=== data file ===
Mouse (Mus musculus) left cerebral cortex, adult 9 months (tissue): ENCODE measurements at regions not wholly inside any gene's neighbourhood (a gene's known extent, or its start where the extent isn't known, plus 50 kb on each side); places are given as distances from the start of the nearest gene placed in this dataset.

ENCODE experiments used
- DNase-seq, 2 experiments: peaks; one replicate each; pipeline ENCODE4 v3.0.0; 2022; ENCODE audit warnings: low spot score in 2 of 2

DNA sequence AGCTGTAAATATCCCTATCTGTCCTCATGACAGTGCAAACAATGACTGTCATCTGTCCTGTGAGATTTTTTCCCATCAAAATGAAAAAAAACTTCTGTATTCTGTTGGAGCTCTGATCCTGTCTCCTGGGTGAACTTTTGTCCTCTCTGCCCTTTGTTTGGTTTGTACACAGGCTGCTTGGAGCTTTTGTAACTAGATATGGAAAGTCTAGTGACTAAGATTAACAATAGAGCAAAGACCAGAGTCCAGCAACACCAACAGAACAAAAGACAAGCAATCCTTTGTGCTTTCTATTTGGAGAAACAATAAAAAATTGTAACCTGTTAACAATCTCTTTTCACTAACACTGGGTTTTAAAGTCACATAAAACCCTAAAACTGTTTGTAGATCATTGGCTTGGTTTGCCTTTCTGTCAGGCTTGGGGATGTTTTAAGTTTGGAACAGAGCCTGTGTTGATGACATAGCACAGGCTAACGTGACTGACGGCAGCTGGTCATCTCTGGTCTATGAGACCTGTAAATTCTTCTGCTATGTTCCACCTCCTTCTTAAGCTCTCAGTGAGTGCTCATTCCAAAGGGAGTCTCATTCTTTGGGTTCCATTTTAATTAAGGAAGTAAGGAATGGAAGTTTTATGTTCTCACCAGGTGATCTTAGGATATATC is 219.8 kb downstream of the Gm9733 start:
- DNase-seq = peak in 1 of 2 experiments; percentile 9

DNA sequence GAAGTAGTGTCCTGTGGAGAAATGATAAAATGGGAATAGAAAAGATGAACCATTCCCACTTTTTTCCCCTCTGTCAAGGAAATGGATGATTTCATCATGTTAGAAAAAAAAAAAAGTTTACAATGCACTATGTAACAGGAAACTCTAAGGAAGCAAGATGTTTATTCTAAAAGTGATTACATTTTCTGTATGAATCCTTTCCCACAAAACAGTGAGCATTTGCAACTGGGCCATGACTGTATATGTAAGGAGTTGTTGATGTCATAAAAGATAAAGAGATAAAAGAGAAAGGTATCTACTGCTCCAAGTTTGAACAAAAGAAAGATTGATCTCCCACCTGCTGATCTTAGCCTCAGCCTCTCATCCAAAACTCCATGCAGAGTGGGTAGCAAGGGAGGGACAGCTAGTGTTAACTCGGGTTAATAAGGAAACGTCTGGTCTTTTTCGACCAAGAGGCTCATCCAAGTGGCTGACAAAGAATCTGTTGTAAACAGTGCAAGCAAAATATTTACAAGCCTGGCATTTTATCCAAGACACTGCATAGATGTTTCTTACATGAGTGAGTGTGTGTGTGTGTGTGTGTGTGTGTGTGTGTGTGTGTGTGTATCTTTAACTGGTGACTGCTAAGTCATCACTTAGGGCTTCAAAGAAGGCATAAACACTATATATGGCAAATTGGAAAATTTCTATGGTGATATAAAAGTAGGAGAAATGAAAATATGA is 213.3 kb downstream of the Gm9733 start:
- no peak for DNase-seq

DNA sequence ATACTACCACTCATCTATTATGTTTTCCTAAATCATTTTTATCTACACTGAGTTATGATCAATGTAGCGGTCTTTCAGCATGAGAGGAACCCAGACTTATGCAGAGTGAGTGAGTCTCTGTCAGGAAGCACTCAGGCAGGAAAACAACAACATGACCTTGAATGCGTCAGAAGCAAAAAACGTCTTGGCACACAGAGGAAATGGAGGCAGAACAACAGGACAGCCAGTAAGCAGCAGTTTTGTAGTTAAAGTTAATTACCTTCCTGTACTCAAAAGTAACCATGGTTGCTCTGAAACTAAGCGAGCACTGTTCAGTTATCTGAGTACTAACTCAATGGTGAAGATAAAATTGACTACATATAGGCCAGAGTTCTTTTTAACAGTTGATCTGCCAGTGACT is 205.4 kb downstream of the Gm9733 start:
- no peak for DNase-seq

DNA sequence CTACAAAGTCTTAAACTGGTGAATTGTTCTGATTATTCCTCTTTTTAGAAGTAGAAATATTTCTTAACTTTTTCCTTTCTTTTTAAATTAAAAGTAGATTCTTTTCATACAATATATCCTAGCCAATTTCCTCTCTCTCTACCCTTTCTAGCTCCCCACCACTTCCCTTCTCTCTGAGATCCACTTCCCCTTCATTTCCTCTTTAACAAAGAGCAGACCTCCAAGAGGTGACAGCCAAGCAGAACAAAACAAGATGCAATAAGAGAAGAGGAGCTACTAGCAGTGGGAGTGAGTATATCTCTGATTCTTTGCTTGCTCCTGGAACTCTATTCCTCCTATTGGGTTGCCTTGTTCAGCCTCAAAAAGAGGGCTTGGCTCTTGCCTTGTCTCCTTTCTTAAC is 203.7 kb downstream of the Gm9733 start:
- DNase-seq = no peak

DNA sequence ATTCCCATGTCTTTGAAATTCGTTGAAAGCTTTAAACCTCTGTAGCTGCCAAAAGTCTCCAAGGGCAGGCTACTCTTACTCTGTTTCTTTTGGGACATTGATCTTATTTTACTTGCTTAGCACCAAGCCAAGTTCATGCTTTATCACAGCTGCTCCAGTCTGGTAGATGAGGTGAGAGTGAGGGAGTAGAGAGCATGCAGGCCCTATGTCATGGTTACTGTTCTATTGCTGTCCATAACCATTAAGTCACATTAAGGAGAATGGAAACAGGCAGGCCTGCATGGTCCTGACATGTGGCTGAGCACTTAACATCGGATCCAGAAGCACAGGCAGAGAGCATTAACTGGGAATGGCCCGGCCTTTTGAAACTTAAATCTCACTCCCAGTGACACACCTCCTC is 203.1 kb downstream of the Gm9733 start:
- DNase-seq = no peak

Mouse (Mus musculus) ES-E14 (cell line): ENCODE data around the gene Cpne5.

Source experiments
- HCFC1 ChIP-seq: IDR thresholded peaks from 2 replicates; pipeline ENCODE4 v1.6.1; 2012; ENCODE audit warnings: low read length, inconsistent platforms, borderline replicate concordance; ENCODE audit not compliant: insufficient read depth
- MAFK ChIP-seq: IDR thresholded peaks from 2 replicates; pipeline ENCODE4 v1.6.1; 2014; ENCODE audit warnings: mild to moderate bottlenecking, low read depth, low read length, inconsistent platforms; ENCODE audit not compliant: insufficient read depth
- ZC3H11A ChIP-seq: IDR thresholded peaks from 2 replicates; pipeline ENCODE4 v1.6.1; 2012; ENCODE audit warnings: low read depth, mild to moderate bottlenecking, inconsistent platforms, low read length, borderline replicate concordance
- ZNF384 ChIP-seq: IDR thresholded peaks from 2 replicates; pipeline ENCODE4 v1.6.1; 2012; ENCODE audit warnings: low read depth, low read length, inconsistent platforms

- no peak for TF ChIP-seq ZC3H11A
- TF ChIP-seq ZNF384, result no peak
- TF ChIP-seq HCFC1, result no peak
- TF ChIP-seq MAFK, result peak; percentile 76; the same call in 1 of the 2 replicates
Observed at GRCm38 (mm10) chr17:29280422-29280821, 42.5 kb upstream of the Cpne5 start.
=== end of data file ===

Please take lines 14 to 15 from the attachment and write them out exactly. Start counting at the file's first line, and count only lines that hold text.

Mouse (Mus musculus) ES-E14 (cell line): ENCODE data around the gene Cpne5.

Source experiments